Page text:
(WSVN) - When he sent his son to a private school, he got tuition insurance to pay in case they moved. They moved. But the insurance wouldn’t pay for everything, and the school refused to release the child’s transcripts. It’s tonight’s edition of Help Me Howard with Patrick Fraser.
Anthony Anaya is a good kid, and a good student.
George Anaya, Jr., father: “A great human being, a lover of animals, a good family member, active hockey player.”
But the public school he went to in Broward was not so great.
George Anaya Jr.: “Students brought a gun and knives to school with a suicide plot, and that was the last day that we let him stay there.”
George then enrolled Anthony in St. Mark’s. A private Episcopal school. Of course, tuition is not cheap. About $17,000, but it was worth it to George.
George Anaya Jr.: “Right? That’s priceless. To be able to sleep well at night knowing that your kid is safe.”
To protect himself, George also paid for insurance that all private schools offer.
George Anaya Jr.: “In case that, for whatever reasons — including moving, you do not finish the academic year — your tuition would be covered by the tuition insurance.”
Anthony enjoyed the private school, but last March the family had to move. That’s when George was glad he paid for the insurance to cover the rest of that year’s tuition.
Howard Finkelstein: “The tuition portion, that insurance should be covered by the insurance company.”
But the school said the insurance only paid about half the tuition: $2,607. George was told he had to pay the other $2,600, plus $200 for lost books. Since George thought the insurance covered it, he didn’t pay.
George Anaya Jr.: “I didn’t hear anything until the school registrar at his new school went to try and get his grades to place him in his ninth grade courses for the following school year, and St. Mark’s refused to release the transcripts.”
The public school let Anthony finish eighth grade without this records.
But to get into high school next month, he needs the transcripts, and the private school wouldn’t release them till George paid the remaining tuition.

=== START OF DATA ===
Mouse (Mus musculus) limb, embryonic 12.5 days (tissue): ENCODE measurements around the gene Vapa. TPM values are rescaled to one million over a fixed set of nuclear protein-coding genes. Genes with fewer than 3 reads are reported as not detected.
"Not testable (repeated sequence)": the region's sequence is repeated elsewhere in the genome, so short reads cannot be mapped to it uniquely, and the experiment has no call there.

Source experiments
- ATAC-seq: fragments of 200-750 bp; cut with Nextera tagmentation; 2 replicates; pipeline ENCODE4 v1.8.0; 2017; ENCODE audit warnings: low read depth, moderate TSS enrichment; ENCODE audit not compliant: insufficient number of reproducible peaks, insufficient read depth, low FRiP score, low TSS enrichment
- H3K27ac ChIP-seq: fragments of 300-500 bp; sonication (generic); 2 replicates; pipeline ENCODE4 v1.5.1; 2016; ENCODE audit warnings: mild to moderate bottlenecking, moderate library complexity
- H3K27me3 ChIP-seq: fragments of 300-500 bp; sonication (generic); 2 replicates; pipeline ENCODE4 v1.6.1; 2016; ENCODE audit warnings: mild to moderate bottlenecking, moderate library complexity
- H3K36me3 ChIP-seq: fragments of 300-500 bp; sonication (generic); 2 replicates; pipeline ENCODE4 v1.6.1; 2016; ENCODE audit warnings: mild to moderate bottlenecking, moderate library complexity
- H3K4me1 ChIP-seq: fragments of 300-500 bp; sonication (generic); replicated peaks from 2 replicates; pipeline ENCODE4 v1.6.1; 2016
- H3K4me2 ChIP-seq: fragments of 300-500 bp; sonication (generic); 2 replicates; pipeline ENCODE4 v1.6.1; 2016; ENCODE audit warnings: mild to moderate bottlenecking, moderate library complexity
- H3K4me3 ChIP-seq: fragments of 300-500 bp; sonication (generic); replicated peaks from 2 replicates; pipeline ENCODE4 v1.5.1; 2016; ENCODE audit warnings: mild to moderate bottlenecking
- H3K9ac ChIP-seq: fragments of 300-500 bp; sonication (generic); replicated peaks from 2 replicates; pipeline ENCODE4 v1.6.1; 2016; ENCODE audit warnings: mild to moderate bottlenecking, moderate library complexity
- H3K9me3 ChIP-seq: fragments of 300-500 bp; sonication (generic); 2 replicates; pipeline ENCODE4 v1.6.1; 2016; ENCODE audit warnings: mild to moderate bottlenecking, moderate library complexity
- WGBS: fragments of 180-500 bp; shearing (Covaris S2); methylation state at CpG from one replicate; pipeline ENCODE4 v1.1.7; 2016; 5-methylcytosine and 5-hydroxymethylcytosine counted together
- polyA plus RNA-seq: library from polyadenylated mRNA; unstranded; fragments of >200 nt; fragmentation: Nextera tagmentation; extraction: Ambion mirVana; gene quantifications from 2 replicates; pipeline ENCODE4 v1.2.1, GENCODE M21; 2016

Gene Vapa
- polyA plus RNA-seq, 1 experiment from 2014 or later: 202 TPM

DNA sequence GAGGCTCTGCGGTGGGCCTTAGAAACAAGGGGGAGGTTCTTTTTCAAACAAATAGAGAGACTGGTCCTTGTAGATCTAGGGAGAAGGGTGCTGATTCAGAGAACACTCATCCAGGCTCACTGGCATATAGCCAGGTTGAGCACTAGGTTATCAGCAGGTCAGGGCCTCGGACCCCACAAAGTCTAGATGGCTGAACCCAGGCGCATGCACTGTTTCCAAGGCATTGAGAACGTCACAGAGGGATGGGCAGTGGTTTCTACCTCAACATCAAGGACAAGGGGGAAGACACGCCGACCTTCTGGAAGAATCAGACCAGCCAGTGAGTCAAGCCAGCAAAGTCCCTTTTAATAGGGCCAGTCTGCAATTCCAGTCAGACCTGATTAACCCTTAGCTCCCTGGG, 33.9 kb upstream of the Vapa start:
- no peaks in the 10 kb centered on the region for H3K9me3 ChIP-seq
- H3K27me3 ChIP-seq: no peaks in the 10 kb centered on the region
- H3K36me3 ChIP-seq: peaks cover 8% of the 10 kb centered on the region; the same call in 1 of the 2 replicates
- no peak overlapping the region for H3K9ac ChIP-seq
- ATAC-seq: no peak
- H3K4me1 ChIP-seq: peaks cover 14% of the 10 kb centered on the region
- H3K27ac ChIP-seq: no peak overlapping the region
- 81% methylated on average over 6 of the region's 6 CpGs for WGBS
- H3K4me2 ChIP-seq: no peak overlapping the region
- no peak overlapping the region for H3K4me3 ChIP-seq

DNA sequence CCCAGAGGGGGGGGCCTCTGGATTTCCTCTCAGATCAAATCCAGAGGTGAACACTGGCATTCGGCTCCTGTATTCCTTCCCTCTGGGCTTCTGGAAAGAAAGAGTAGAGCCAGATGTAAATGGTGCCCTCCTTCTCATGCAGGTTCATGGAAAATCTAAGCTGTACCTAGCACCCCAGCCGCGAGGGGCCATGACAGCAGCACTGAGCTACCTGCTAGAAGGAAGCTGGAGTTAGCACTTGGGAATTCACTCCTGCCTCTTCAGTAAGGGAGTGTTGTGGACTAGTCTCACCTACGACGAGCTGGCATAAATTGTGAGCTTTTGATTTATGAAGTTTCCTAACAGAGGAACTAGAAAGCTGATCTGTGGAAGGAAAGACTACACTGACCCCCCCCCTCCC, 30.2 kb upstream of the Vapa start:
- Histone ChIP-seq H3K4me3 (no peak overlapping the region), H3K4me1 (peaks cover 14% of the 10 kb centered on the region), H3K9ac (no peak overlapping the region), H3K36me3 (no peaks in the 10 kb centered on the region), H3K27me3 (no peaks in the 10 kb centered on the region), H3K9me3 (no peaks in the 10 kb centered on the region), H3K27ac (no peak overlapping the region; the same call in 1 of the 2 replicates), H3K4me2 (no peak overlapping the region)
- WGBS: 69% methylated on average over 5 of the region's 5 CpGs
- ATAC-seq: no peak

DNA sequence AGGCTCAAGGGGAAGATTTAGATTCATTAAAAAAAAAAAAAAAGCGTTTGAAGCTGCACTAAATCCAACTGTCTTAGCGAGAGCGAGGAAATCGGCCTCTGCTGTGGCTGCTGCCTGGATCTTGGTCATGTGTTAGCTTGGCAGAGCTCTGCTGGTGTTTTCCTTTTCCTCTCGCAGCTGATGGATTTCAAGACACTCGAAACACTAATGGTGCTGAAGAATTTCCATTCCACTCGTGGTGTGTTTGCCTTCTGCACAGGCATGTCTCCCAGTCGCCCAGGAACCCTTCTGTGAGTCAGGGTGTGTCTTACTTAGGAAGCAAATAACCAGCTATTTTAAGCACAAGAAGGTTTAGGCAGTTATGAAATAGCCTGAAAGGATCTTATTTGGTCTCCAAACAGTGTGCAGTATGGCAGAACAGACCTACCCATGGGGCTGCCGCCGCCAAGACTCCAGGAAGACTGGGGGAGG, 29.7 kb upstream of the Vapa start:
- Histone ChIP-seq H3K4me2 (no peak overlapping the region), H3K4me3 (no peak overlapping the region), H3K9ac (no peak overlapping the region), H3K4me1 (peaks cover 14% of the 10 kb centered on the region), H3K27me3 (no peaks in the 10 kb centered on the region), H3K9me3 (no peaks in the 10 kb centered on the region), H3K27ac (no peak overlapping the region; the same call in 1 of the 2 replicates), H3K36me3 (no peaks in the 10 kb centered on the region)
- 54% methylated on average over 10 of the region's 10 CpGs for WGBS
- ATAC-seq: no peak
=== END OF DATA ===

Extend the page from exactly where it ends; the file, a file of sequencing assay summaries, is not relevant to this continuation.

George Anaya Jr.: “I can expect it from an insurance company. That certainly doesn’t surprise me. But from a school, that’s really where I have a bone to pick.”
Without the transcripts, no ninth grade for Anthony. And growing frustration for George.
George Anaya Jr.: “I want to see them release his transcripts and let my son be able to go on and flourish in his academic career.”
Well, Howard, if the tuition isn’t paid, can one school block a student from enrolling in another school by refusing to release the teen’s transcripts?
Howard Finkelstein: “Yes, a private school can withhold the transcripts, because it’s in the school contract you sign when you enroll your child. And we checked the insurance contract. They pay in full if you have to leave for medical reasons, but only 60 percent for other reasons. So George has to pay that to get his son’s transcripts.
We then contacted St. Mark’s. They worked with us and said, instead of George having to pay the $2,800 at once, they would give him the transcripts if he agrees to a payment plan.
George surprised us and said no.
But Anthony is now enrolled in a Broward public high school. The district spokesperson said, “No student will be denied access to our schools because of official documentation.”
We were curious and asked how they knew what grade to put him in. The answer: The “school can administer assessments, use current classroom data and other information to determine final placement.”
George Anaya Jr.: “And he’s looking forward to starting high school here next year at Stoneman Douglas.”
Anthony was accepted into his grade, the ninth grade. And George was reminded, read what you sign. Carefully.
George Anaya Jr.: “I guess you got to read the fine print. I don’t know.”
In the school’s defense, that money they expected to get from George was budgeted to pay a teacher, and the school had to find the money to pay the teacher.
Now, can they sue George for that money? Sure. Will they? That’s a decision they have to make.
Getting schooled trying to solve your problem? Want to insure you get help? Transfer the problem to us. Hopefully we will make the grade for you.
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